His grandchildren, and great-grandchildren were his priceless treasures. He was most joyous when surrounded with their laughter. “Grandpa” was adored by the children of Endeavor Elementary, as he protectively helped them cross the street to school. His job as a crossing guard was always a priority. Even when he could not walk without pain, “Grandpa” brought his trusty folding chair, so the children would be safe. He was faithfully at his corner up until the week before he passed away.
David, my dad’s oldest son, lovingly laid his hands on his head and released him sacredly and gently from this mortal life. My dad quietly went home to his Heavenly Father in the early morning hours of September 25, 2020. I know he was welcomed into the arms of his sweet sister, Dawn, his baby brother who only lived one day, his mother and father, his precious dog, Ginger, and many other loved ones and friends who have undoubtedly missed him. Though sorrowful, I know it’s but a temporary absence. We will forever feel his love. Great on this earth, but greater in heaven. Dad believed that “unicorns” were among us. Magical and mystical creatures, with strength and purity, not of this earth. My dad was the best unicorn of all.
“Roy”, “Dad”, “Grandpa” will be missed by his loving wife of 33 years, Elaine; brothers; Kent Wilkinson, and Jody Wilkinson (Kelly); sisters; Pat (Bruce) King, Vicky (Richard) Greenwood, Dianne Gemmill; children; grandchildren; great-grandchildren; and too many people to count.
Memorial service: Thursday, October 1, 12:00 pm. At The Church of Jesus Christ of Latter-day Saints, 331 South 50 West Kaysville, Utah 84037. A viewing for family and friends will be held the same evening: 6:00-8:00 pm. McDougal Funeral Home, 4330 South Redwood Road, Taylorsville, Utah 84123. Graveside service: Friday, October 2. 2020, 1:00 pm. 400 S. 200 W. Springville, Utah 84663.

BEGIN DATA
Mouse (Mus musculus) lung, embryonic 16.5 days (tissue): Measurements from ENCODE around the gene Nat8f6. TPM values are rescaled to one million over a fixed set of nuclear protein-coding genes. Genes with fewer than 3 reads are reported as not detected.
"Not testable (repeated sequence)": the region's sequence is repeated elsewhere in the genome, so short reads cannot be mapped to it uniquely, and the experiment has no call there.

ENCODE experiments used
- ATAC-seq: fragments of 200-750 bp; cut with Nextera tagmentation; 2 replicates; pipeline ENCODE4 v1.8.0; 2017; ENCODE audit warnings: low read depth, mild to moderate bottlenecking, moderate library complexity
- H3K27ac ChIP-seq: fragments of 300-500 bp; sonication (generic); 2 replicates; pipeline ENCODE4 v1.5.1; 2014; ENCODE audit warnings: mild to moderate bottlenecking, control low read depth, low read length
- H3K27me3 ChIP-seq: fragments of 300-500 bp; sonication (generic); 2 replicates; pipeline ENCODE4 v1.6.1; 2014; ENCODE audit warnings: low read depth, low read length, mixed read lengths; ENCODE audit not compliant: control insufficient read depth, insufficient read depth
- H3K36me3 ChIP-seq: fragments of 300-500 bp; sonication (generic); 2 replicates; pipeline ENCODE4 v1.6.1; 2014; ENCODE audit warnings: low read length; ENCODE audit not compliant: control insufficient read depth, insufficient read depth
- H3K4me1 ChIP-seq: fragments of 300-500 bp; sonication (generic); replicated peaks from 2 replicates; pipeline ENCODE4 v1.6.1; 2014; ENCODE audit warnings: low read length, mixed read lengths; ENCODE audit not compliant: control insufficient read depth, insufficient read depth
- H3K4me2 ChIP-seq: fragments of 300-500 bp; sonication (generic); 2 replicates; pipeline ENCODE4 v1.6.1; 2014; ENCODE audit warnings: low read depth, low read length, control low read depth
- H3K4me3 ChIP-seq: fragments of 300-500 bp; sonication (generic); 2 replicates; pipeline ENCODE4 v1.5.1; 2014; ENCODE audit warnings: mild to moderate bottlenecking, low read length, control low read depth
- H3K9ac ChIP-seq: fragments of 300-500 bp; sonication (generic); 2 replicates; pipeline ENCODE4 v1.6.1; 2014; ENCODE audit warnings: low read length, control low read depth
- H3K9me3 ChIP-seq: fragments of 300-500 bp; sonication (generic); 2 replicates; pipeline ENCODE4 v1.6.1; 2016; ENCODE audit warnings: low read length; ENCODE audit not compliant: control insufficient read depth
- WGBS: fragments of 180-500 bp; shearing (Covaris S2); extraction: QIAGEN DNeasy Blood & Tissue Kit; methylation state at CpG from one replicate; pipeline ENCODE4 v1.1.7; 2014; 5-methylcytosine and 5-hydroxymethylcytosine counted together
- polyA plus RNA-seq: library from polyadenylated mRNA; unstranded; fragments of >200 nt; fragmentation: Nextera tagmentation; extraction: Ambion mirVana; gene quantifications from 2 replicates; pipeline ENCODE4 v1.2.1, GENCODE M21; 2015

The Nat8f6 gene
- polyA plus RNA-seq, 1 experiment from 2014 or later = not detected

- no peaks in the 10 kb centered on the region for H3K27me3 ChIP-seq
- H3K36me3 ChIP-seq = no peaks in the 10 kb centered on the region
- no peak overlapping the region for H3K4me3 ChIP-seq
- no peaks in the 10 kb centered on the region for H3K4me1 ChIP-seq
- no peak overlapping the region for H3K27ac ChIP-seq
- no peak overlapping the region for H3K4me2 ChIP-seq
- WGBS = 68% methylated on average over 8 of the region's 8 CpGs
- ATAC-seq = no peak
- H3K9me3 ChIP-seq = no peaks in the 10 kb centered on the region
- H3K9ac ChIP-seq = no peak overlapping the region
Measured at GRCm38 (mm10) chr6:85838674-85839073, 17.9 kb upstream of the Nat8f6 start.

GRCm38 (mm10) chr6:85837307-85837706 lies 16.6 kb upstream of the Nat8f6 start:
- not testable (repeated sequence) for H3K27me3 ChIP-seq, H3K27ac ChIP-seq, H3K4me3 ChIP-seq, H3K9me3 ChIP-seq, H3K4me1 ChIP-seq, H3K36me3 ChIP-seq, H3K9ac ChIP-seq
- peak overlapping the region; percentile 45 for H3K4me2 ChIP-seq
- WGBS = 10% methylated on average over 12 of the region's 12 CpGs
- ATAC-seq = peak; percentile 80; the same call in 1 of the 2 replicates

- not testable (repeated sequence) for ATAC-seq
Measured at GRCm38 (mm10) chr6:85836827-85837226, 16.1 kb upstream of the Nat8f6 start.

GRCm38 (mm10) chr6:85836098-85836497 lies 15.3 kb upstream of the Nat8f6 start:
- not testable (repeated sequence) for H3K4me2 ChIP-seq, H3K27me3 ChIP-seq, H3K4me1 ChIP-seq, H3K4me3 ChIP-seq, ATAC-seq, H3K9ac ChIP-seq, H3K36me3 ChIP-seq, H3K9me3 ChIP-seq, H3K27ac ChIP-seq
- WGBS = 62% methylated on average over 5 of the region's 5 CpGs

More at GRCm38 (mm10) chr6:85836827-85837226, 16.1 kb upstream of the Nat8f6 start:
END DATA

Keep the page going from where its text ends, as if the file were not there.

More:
Thank you from the bottom of our hearts for the compassion and care from everyone at Lakeview Hospital, for dad, and for all of us. We are forever grateful.
“It cannot be of ill-fortune to have loved a unicorn.” The last Unicorn
Written by Rachel Barton
for my dad
When you think of heroes
Tell me what you see.
Superman, a knight, or prince..
to set a maiden free?
I’ll tell you of a hero.
One of the rarest kind.
A man whose heart has room for all,
The purest soul you’ll find.
My hero doesn’t wear a cape, or armor, or a mask.
He doesn’t fly and doesn’t fight
A fiery dragon’s wrath.
No accolades are needed.
He never looks for praise.
Selfless acts of kindness,
Are how he spends his days.
My hero always gives his all
And always has the time,
To make me feel important.
He’d give me his last dime.
Worldly things mean little.
What gives him the most cheer,
Are hugs, and love, and home-made gifts
from those he holds so dear.
My hero now has left me.
It doesn’t seem quite fair.
There’s no more hands to bless my head.
Just a porch and empty chair.
He hasn’t gone forever.
My hero’s looking down.
He’s gone home to HIS kingdom.
And now he wears a crown.
Through sunsets, rainbows, breezes...
and a peaceful flying dove.
He’ll give us gentle nudges
Of his undying love.
The crown he wears reminds me
Of a hero much the same.
Who also gave all that HE had.
Jesus is HIS name.
So when you think of heroes,
Smile and don’t be sad.
Thank you Lord, for such a gift.
My hero, is my dad. ️